-BIG NEWS FROM THE SUPREME COURT — The U.S. Supreme Court on Tuesday asked for new arguments on the Affordable Care Act’s birth control coverage requirement, suggesting the justices were looking for a compromise and providing hope to both sides that their arguments would win the day, according to POLITICO. The court instructed the parties in Zubik v. Burwell to file new briefs on how employees could get the coverage through their employer-sponsored plans in a way that does not involve the nonprofits. “The rare, post-oral argument order in the already contentious case provided new glimmers of hope to both sides. The challengers believe the order means the court won't uphold the existing accommodation. ‘They wouldn't be asking about alternatives to the accommodation if they [found it acceptable],’ said Eric Rassbach, deputy general counsel at the Becket Fund for Religious Liberty, which represents an order of Catholic nuns, Little Sisters of the Poor, in the case. But government allies are heartened that the court appears strongly concerned with ensuring that employees can seamlessly access contraception through their health plans.”

-NEW ABORTION LAW — Utah’s governor signed a bill that makes his the first state to require doctors to give anesthesia to women having an abortion at 20 weeks of pregnancy or later, according to the New York Times. “The bill signed by Republican Gov. Gary Herbert Monday is based on the disputed premise that a fetus can feel pain at that point. ‘The governor is adamantly pro-life. He believes in not only erring on the side of life, but also minimizing any pain that may be caused to an unborn child,’ Herbert spokesman Jon Cox said.”

-LOOK WHO IS LOBBYING — From POLITICO: Former U.S. Senate Majority Leader Tom Daschle is officially embracing lobbying after a decade of being a “special policy adviser” and the like. Insurance giant Aetna will be the first official client for Daschle, who has his own consulting shop within the law firm Baker Donelson. Daschle will lobby for Aetna on Obamacare implementation and Medicare and Medicaid rule changes, according to a filing with the Senate secretary. (The filing didn't mention Aetna's pending insurance merger with Humana.)

-OBAMA ON OPIOIDS — POLITICO reports: “President Barack Obama touted his administration's steps to expand mental health care coverage and called for more funding to combat the opioid epidemic during remarks at an anti-addiction forum on Tuesday. Obama urged the public to pressure Congress to support the White House request for $1.1 billion in new opioid spending, mostly to expand medication-assisted treatment.”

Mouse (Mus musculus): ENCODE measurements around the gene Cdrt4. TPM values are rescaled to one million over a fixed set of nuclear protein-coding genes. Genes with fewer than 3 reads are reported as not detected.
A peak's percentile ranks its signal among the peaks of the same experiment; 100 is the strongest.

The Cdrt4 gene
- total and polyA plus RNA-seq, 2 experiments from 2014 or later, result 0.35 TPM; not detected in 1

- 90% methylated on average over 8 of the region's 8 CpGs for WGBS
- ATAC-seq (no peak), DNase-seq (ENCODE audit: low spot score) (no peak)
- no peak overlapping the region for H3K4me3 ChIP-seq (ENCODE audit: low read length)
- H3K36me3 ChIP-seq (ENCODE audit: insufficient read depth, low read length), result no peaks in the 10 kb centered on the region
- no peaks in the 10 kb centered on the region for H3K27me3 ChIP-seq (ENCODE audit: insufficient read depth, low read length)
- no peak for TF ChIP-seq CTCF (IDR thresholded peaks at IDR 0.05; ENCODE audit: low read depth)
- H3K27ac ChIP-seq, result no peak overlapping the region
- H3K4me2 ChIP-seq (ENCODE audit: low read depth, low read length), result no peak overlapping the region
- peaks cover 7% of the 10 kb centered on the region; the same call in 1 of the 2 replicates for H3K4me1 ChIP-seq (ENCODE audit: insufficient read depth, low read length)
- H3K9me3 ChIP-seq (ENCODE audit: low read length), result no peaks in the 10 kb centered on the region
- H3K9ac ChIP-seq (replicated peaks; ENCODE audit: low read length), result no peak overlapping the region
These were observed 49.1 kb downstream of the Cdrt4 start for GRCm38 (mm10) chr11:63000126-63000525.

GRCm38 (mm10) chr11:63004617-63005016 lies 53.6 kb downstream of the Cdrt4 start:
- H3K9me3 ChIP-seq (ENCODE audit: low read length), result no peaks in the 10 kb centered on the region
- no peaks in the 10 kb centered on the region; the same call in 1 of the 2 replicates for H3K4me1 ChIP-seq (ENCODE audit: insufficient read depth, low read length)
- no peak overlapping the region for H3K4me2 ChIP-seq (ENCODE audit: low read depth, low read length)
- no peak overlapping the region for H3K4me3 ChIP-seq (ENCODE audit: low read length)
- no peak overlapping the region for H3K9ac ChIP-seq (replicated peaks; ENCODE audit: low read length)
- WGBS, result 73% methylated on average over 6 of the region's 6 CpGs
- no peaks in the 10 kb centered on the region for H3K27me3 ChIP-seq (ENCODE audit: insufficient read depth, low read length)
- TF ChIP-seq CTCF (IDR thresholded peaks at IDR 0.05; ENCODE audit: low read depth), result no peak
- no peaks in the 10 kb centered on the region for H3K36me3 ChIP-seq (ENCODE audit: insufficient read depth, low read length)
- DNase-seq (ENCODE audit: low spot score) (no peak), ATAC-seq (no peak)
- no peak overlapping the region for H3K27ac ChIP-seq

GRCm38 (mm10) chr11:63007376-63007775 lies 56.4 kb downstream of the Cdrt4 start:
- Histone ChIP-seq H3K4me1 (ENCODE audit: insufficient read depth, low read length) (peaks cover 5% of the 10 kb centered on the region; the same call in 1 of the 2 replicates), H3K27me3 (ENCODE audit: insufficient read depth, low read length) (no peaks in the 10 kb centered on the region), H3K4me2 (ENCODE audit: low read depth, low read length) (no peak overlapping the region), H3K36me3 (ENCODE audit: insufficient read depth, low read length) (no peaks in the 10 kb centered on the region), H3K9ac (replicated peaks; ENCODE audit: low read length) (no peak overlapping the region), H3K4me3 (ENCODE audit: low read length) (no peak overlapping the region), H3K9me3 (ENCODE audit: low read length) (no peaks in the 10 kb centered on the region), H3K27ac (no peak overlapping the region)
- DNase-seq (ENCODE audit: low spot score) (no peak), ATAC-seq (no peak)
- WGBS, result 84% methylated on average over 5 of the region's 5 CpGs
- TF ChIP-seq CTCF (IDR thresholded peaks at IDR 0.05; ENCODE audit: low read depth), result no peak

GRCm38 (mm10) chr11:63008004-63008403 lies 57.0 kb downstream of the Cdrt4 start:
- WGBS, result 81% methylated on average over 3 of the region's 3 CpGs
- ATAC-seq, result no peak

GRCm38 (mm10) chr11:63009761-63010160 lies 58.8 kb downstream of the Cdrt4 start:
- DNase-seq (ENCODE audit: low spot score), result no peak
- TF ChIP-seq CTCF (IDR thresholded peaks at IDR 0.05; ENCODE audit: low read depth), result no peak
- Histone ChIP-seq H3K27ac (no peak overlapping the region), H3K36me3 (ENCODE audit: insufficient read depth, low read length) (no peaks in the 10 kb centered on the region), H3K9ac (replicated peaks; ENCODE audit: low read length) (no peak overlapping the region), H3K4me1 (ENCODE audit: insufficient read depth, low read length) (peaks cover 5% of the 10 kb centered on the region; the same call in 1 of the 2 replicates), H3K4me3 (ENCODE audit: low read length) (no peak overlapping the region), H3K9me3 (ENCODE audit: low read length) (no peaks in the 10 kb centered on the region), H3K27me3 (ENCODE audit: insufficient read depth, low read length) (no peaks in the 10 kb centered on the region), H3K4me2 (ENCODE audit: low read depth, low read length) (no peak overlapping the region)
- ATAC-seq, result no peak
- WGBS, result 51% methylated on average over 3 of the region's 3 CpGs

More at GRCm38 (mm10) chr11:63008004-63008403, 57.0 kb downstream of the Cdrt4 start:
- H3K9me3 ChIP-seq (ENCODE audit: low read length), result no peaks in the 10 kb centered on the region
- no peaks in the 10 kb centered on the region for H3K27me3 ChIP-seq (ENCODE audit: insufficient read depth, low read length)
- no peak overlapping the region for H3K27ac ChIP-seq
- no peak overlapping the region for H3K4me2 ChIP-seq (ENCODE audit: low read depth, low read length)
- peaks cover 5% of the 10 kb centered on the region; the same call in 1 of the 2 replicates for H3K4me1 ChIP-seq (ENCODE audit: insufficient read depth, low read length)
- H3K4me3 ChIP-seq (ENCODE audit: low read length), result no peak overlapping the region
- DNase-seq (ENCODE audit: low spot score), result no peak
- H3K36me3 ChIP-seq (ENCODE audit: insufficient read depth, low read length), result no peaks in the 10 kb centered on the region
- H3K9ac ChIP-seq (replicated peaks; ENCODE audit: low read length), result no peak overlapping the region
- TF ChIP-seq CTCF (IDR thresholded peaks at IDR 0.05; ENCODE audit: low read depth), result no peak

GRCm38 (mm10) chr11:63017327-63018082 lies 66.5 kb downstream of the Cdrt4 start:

-CHIRLANE MCCRAY ON OPIOIDS — Per a press release from her office: “HHS took an important step forward [Tuesday] by announcing a draft rule to increase the patient limit for qualified physicians who prescribe buprenorphine, a life-saving treatment for opioid addiction. Any measure to increase the availability of medication-assisted treatment is welcome. We must continue to expand access until everyone who needs this medication can get it. When used as prescribed, buprenorphine is safe and effective. In addition, because it can be prescribed by a family doctor, those suffering from addiction can access the medication and stick with treatment more easily.”

-OPIOIDS WORKING PAPER — POLITICO convened a working group on the physician role in the crisis -- how to get doctors to recognize they are part of the problem, and what policy steps are required to make them part of the solution. Top government officials from FDA, CDC and NIDA took part, as did the U.S. Surgeon General. Doctors, payers and researchers also joined. The group came up with recommendations involving ongoing medical education, data and technology, changing payer practices that may inadvertently encourage overprescribing and other ways to shift the culture of prescribing. Here's a summary of their best ideas:

TODAY'S TIP — Comes from Montefiore Health System: “If bringing your child to visit someone in hospital, try to keep visits short and bring something for them to do.”


-ZIKA PROGRESS — The first new mouse model in which the Zika virus can be tested was described in a medical journal on Monday, according to The New York Times.

MISSED A ROUNDUP? Get caught up here: 3/29, 3/28, 3/25, 3/24, 3/23